As COTA we know that OT activities for handwriting are important.
Sometimes we struggle to come up with fresh ideas and repeating the same handwriting activities can become monotonous.
When we work in a school setting it is important that we offer our students a variety to keep them engaged.
Regardless of the place that an OTA works, you may find yourself working with children and these ideas could come in handy.
Today we will share 5 simple but fun OT activities for handwriting improvement with children that aren’t boring.
Hopefully, these fresh ideas will help you mix things up and get better results.
Without further ado, let’s get into these 5 OT handwriting activities for children.
1. Handwriting Warm-Up Exercises
It is always best to begin with handwriting warm-up exercises prior to beginning the handwriting activities.
Try these at home or in the classroom.
- Chair Sit-Ups: While sitting in a chair, place kids hands on either side of hips, have them push down and raise their bodies off the chair.
- Hand Press: Have kids press their flat palms down hard on their desktops.
- Hand Rubs: Have kids briskly rub their hands together warming them up and massaging them
- Finger Push-Ups: With finger tips touching the fingertips from the opposite hand perform finger push ups.
- Ball Pass: Pass around a 2-3 lb weighted exercise ball
- Rubber Band Stretch: Wrap a band around the finger and thumb and stretch it by spreading the two fingers.
- Rhythm Clapping: Have students mimic a rhythm that you clap.
2. Handwriting Activity Improving Letter Formation
Practicing handwriting should be fun!
Using colored pencils with vivid, fun, and bright colors make the activity into an enjoyable game of sorts that children will want to do.
All the while they will be improving their letter formation skills and ability to control and apply pencil pressure.
For this handwriting activity, make sure to explain to the kids that this is a letter formation exercise.
During the learning period for children practicing letter formation, a great exercise is to write letters backward or in reverse.
Start out with easy letters that have reverse counterparts, such as b = d and g = q. Then just have the kids practice the entire alphabet in reverse.
They won’t mind the work, after all, they’re having fun using colored pencils 🙂
3. Handwriting Activity Improving Pencil Pressure
This activity also works on pencil pressure, which is an important handwriting skill for kids.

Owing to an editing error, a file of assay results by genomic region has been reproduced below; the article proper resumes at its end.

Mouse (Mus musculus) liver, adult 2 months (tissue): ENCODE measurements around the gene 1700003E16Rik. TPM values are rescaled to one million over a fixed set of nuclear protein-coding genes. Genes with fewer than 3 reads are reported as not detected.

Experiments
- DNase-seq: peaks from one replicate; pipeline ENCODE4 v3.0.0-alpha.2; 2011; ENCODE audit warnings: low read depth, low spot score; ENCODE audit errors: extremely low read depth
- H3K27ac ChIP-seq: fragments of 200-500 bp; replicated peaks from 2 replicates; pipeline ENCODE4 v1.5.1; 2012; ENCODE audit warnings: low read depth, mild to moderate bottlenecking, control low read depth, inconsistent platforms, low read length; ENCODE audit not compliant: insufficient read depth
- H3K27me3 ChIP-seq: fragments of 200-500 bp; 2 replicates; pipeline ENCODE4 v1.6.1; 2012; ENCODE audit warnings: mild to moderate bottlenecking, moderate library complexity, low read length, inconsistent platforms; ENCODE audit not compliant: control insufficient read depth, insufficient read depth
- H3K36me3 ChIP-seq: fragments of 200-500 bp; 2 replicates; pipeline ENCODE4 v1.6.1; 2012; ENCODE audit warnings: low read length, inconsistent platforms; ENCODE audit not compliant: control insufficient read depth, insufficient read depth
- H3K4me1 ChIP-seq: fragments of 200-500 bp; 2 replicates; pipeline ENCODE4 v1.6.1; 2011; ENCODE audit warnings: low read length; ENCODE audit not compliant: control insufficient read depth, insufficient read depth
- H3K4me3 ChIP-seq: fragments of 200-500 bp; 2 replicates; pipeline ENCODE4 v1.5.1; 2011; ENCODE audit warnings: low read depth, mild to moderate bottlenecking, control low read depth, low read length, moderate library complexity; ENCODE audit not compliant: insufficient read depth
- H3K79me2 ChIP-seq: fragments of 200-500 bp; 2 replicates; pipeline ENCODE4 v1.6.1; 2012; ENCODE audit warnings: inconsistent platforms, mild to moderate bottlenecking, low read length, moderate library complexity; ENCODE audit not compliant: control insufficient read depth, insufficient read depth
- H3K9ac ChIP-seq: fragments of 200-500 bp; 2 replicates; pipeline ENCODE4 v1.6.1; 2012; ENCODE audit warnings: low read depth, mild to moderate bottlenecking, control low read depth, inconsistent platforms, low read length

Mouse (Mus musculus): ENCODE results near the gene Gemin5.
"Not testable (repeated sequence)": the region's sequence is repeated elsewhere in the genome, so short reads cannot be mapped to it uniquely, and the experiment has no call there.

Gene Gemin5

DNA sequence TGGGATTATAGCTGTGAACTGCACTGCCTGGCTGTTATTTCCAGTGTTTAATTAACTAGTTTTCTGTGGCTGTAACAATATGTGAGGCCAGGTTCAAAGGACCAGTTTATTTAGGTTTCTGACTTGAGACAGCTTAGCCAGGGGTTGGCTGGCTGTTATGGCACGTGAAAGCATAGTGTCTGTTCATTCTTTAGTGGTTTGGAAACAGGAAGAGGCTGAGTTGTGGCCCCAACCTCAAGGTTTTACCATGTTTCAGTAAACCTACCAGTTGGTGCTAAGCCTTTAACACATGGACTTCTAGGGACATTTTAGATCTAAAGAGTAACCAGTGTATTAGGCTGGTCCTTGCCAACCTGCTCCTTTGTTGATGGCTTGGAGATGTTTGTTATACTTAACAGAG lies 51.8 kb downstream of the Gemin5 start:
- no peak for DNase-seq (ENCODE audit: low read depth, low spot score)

Pencil pressure will greatly impact the legibility of a child’s writing.
Too much pencil pressure leads to smudged letters, reduced legibility, torn paper, and hard to erase errors.
On the flipside, too light of pencil pressure produces writing that is difficult and sometimes impossible to read.
This activity is for children who use too much pencil pressure.
Have the kids write a sentence on their notebook. Then have them flip one page back, which will place a blank page over their sentence.
If they can see their letters through the page, then they are using too much pressure.
Have them write the sentence again, this time adjusting their pressure. Then flip the page and assess again to see if they need further adjustment.
4. Handwriting Activity Improving Pencil Control
For this handwriting activity, the kids will practice pencil control.
Pencil control is required for “keeping it between the lines’ – literally.
Meaning, this is what enables the kids to keep the height of their letters within the line spacing on the page.
Good pencil control skills require good visual motor skills.
For this activity, use a ruler to draw 1-inch lines on a piece of paper. Make multiple rows of lines.
Give the students colored pencils and tell them to draw random connections, lines, between the rows of lines that you drew.
It is really that simple, by “connecting the lines” like “connecting the dots” the kids will be practicing and improving their pencil control.
5. Practice Handwriting With Everyday Activities
Here are some everyday activities that you and your kiddos can use to practice handwriting at home or school:
- Make a grocery list
- Make an important To-Do Note for later
- Make a complete To-Do list for a day or weekend or project
- Write out the steps to do something (Like making a PB&J)
Try dictating the above items to your kids and have them write them down to practice their handwriting skills.
What Are You Waiting For?
Well, there you go, 5 simple and fun OT activities for handwriting improvement with kids.
It is time to gather the kiddos and start practicing those important handwriting skills with these fun and effective handwriting activities.
If you have more ideas for handwriting activities, drop a comment below to share them with everyone 🙂
Hey Kelly, these are some great activities, thank you for the list of ideas! 🙂
Kelly Clark says
Glad they’re helpful, Steve 🙂